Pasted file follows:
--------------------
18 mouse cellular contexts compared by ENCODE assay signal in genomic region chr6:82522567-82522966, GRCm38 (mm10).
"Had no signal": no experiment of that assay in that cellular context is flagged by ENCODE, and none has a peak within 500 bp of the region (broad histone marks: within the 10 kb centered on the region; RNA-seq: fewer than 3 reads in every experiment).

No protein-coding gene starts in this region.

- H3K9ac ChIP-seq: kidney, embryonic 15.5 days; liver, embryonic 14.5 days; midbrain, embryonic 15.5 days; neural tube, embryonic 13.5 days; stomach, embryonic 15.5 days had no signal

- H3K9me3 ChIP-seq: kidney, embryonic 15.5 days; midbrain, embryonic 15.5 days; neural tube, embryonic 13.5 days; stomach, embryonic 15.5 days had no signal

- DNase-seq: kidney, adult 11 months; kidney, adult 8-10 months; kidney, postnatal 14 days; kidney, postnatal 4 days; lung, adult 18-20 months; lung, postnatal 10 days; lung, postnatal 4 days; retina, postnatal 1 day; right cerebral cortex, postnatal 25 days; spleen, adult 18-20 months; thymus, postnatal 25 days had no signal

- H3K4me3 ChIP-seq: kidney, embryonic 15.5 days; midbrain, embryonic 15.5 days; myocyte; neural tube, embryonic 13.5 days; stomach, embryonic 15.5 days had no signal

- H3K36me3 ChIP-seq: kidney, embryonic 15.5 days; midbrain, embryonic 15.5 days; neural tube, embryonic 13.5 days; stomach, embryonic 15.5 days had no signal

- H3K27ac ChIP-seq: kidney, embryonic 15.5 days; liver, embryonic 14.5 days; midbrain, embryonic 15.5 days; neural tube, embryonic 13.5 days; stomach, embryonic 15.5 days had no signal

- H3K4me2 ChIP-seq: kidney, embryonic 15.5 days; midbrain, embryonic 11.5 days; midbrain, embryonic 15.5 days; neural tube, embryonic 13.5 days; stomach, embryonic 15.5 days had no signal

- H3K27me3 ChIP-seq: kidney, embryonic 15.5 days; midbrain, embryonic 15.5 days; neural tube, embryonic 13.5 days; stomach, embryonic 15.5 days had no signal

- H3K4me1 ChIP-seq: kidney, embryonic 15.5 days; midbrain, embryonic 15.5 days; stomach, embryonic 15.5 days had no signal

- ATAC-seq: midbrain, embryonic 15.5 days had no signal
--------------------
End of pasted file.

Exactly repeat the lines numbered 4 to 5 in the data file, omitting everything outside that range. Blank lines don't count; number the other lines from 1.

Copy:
- H3K9ac ChIP-seq: kidney, embryonic 15.5 days; liver, embryonic 14.5 days; midbrain, embryonic 15.5 days; neural tube, embryonic 13.5 days; stomach, embryonic 15.5 days had no signal

- H3K9me3 ChIP-seq: kidney, embryonic 15.5 days; midbrain, embryonic 15.5 days; neural tube, embryonic 13.5 days; stomach, embryonic 15.5 days had no signal